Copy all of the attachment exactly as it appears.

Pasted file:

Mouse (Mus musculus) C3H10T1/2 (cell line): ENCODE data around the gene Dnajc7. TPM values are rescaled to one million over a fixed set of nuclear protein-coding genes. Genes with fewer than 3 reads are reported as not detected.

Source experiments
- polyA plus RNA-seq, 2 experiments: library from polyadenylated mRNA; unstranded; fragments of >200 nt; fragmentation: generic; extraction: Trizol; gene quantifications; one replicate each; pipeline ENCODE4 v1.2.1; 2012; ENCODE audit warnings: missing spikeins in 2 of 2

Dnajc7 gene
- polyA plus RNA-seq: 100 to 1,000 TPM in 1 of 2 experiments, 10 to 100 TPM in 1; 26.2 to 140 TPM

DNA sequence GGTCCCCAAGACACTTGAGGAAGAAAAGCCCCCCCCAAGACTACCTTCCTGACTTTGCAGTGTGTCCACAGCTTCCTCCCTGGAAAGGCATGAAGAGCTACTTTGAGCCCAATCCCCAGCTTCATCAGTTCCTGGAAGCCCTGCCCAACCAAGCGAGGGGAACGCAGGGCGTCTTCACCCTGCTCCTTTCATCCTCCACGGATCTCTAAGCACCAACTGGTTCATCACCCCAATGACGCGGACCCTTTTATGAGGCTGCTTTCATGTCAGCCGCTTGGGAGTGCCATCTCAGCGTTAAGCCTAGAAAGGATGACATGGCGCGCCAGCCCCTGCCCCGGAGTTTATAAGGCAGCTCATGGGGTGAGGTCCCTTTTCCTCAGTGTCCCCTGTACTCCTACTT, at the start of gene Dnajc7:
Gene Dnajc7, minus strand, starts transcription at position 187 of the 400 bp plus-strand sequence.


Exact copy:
Mouse (Mus musculus) C3H10T1/2 (cell line): ENCODE data around the gene Dnajc7. TPM values are rescaled to one million over a fixed set of nuclear protein-coding genes. Genes with fewer than 3 reads are reported as not detected.

Source experiments
- polyA plus RNA-seq, 2 experiments: library from polyadenylated mRNA; unstranded; fragments of >200 nt; fragmentation: generic; extraction: Trizol; gene quantifications; one replicate each; pipeline ENCODE4 v1.2.1; 2012; ENCODE audit warnings: missing spikeins in 2 of 2

Dnajc7 gene
- polyA plus RNA-seq: 100 to 1,000 TPM in 1 of 2 experiments, 10 to 100 TPM in 1; 26.2 to 140 TPM

DNA sequence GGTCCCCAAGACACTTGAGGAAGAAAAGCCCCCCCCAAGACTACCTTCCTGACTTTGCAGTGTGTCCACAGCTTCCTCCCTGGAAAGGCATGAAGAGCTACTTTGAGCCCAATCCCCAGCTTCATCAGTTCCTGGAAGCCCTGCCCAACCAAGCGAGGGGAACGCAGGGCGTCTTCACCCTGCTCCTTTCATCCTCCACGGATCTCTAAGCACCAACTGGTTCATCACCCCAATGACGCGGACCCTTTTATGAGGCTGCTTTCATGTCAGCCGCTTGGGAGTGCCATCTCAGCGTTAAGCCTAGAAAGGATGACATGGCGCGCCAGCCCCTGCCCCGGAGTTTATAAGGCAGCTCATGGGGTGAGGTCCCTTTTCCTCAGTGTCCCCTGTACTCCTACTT, at the start of gene Dnajc7:
Gene Dnajc7, minus strand, starts transcription at position 187 of the 400 bp plus-strand sequence.